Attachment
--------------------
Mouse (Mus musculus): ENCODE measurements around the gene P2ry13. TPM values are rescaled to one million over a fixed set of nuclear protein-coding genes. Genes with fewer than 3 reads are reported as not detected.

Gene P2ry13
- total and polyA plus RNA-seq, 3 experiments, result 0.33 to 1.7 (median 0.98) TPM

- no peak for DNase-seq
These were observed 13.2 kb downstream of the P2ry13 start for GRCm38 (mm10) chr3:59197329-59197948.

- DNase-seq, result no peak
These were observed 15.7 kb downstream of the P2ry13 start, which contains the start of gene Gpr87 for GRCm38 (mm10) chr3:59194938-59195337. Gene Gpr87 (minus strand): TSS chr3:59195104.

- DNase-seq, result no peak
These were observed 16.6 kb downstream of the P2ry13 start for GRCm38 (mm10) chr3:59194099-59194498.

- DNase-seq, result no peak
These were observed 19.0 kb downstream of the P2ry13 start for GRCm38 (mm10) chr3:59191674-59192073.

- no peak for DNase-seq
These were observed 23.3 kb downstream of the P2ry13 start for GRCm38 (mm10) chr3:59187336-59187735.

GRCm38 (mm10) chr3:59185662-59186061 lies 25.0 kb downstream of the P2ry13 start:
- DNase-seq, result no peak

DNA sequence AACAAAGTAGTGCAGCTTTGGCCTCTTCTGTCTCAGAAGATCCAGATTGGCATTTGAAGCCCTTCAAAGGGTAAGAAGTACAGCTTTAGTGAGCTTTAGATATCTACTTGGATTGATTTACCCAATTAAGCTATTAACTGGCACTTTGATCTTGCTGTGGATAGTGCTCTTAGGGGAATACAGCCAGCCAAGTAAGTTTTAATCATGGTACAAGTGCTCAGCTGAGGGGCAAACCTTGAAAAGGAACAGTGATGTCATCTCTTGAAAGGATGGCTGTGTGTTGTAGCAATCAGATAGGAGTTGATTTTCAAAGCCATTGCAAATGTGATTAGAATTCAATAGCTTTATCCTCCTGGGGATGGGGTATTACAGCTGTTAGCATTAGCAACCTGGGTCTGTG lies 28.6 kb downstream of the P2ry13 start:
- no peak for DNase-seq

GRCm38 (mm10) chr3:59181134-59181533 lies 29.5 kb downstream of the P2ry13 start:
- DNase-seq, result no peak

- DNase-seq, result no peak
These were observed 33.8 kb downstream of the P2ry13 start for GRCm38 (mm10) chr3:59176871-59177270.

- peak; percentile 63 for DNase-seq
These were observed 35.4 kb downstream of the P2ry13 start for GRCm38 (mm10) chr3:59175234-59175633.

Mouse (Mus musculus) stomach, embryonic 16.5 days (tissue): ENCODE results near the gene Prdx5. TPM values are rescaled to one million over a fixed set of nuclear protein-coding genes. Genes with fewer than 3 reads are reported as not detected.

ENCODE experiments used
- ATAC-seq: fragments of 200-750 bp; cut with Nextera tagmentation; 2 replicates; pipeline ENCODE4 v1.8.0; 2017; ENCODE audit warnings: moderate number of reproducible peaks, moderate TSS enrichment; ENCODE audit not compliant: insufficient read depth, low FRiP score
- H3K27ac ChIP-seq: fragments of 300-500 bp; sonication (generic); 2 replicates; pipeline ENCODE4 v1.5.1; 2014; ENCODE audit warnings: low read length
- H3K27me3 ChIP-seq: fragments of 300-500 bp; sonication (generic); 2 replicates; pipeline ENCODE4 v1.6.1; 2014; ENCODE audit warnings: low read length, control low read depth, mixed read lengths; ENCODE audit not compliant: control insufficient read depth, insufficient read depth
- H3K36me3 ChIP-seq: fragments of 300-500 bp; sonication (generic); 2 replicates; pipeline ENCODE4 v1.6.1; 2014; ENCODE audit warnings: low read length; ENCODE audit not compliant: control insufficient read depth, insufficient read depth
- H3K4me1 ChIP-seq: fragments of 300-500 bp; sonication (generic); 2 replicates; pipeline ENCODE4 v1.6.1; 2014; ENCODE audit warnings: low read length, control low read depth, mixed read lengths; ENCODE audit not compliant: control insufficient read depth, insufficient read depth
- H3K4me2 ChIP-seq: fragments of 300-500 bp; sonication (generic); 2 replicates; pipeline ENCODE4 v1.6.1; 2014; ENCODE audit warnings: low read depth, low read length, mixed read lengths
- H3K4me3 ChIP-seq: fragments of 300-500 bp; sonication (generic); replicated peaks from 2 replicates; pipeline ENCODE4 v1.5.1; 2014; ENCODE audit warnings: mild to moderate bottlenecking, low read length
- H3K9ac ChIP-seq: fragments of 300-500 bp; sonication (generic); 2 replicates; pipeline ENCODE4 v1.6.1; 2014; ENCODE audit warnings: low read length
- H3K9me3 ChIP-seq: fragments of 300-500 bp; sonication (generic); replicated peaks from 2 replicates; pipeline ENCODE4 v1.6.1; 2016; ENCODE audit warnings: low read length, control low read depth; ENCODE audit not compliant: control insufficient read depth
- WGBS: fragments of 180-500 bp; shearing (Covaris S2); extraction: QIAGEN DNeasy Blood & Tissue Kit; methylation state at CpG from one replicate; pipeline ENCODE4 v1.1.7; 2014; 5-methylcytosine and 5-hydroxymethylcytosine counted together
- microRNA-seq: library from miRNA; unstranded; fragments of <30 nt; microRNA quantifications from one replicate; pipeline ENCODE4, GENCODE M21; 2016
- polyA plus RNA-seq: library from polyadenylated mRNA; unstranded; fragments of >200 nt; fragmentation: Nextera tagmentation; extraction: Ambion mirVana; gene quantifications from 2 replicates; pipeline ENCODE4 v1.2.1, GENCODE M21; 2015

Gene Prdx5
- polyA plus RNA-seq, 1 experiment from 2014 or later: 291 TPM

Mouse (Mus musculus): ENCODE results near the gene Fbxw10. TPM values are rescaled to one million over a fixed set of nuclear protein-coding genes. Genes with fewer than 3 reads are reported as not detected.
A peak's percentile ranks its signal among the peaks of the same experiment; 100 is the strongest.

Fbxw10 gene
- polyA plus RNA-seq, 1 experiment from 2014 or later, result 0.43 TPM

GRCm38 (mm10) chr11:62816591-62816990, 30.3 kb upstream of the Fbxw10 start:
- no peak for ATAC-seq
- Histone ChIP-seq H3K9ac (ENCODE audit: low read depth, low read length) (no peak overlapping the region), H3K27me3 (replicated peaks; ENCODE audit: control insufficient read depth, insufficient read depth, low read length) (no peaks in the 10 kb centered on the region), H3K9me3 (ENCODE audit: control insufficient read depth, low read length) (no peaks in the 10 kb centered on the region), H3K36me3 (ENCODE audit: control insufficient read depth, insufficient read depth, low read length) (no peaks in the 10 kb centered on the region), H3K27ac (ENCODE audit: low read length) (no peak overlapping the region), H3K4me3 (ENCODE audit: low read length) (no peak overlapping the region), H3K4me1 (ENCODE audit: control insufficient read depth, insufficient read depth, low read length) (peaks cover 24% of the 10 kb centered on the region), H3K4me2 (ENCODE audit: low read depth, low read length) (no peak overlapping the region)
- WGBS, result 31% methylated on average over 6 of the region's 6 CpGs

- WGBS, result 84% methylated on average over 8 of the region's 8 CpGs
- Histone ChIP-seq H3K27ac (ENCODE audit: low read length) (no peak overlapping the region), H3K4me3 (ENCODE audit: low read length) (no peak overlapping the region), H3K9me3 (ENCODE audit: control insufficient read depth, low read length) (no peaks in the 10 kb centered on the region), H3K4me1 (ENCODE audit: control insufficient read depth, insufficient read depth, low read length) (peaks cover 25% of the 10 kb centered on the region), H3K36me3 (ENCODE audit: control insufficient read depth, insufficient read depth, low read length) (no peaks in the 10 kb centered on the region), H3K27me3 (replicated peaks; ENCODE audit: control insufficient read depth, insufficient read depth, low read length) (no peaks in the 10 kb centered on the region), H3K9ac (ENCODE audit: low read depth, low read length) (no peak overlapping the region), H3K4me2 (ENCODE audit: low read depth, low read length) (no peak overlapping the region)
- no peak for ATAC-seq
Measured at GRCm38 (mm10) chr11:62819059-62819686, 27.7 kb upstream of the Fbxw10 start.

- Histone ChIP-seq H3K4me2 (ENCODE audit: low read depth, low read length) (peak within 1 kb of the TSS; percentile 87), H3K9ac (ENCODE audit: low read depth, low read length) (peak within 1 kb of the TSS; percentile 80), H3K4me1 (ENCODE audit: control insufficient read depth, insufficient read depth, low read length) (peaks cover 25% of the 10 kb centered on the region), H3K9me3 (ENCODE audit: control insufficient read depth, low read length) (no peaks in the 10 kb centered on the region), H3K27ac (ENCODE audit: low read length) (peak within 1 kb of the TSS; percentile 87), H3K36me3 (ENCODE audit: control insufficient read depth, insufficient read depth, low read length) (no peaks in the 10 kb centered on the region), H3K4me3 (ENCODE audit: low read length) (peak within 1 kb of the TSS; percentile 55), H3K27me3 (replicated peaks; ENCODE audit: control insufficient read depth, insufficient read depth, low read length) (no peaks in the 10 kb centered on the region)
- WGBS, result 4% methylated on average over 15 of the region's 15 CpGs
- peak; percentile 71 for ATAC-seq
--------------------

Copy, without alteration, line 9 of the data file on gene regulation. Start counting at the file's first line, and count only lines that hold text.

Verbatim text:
These were observed 16.6 kb downstream of the P2ry13 start for GRCm38 (mm10) chr3:59194099-59194498.